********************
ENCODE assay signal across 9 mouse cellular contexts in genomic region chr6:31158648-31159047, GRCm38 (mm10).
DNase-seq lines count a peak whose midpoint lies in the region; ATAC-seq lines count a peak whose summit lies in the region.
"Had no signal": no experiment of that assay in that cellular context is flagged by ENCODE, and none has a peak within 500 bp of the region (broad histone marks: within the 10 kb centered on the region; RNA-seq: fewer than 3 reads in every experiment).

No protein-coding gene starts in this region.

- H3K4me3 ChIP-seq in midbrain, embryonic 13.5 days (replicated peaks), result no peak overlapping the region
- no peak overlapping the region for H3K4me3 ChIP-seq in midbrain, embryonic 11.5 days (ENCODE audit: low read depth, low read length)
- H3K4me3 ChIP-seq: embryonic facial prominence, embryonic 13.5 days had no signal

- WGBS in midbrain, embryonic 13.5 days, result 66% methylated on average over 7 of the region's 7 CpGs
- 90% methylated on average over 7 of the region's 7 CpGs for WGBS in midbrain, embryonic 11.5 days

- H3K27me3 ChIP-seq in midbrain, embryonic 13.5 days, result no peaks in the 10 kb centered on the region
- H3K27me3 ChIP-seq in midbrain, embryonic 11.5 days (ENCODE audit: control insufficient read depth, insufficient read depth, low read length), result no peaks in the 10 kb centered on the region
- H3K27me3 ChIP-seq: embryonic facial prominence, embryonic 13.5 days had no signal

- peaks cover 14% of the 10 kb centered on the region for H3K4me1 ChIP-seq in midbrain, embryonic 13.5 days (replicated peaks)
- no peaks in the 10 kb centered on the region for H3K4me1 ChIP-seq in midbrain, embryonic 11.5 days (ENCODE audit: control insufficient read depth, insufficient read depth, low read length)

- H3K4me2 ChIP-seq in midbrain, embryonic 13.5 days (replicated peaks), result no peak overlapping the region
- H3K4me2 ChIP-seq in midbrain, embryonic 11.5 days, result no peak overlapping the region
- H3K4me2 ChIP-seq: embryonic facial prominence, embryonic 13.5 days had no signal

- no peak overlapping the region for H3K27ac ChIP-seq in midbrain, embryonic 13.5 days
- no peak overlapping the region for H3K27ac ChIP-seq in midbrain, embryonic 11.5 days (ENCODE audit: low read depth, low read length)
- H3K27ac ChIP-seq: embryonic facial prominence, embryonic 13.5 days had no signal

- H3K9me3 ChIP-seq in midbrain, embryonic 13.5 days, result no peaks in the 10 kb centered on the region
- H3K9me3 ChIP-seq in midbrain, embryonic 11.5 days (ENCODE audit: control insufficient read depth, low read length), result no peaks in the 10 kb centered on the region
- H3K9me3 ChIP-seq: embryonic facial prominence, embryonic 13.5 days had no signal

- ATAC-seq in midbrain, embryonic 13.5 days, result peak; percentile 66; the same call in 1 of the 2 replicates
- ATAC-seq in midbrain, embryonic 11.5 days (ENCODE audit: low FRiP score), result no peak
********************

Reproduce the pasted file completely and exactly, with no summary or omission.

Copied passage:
ENCODE assay signal across 9 mouse cellular contexts in genomic region chr6:31158648-31159047, GRCm38 (mm10).
DNase-seq lines count a peak whose midpoint lies in the region; ATAC-seq lines count a peak whose summit lies in the region.
"Had no signal": no experiment of that assay in that cellular context is flagged by ENCODE, and none has a peak within 500 bp of the region (broad histone marks: within the 10 kb centered on the region; RNA-seq: fewer than 3 reads in every experiment).

No protein-coding gene starts in this region.

- H3K4me3 ChIP-seq in midbrain, embryonic 13.5 days (replicated peaks), result no peak overlapping the region
- no peak overlapping the region for H3K4me3 ChIP-seq in midbrain, embryonic 11.5 days (ENCODE audit: low read depth, low read length)
- H3K4me3 ChIP-seq: embryonic facial prominence, embryonic 13.5 days had no signal

- WGBS in midbrain, embryonic 13.5 days, result 66% methylated on average over 7 of the region's 7 CpGs
- 90% methylated on average over 7 of the region's 7 CpGs for WGBS in midbrain, embryonic 11.5 days

- H3K27me3 ChIP-seq in midbrain, embryonic 13.5 days, result no peaks in the 10 kb centered on the region
- H3K27me3 ChIP-seq in midbrain, embryonic 11.5 days (ENCODE audit: control insufficient read depth, insufficient read depth, low read length), result no peaks in the 10 kb centered on the region
- H3K27me3 ChIP-seq: embryonic facial prominence, embryonic 13.5 days had no signal

- peaks cover 14% of the 10 kb centered on the region for H3K4me1 ChIP-seq in midbrain, embryonic 13.5 days (replicated peaks)
- no peaks in the 10 kb centered on the region for H3K4me1 ChIP-seq in midbrain, embryonic 11.5 days (ENCODE audit: control insufficient read depth, insufficient read depth, low read length)

- H3K4me2 ChIP-seq in midbrain, embryonic 13.5 days (replicated peaks), result no peak overlapping the region
- H3K4me2 ChIP-seq in midbrain, embryonic 11.5 days, result no peak overlapping the region
- H3K4me2 ChIP-seq: embryonic facial prominence, embryonic 13.5 days had no signal

- no peak overlapping the region for H3K27ac ChIP-seq in midbrain, embryonic 13.5 days
- no peak overlapping the region for H3K27ac ChIP-seq in midbrain, embryonic 11.5 days (ENCODE audit: low read depth, low read length)
- H3K27ac ChIP-seq: embryonic facial prominence, embryonic 13.5 days had no signal

- H3K9me3 ChIP-seq in midbrain, embryonic 13.5 days, result no peaks in the 10 kb centered on the region
- H3K9me3 ChIP-seq in midbrain, embryonic 11.5 days (ENCODE audit: control insufficient read depth, low read length), result no peaks in the 10 kb centered on the region
- H3K9me3 ChIP-seq: embryonic facial prominence, embryonic 13.5 days had no signal

- ATAC-seq in midbrain, embryonic 13.5 days, result peak; percentile 66; the same call in 1 of the 2 replicates
- ATAC-seq in midbrain, embryonic 11.5 days (ENCODE audit: low FRiP score), result no peak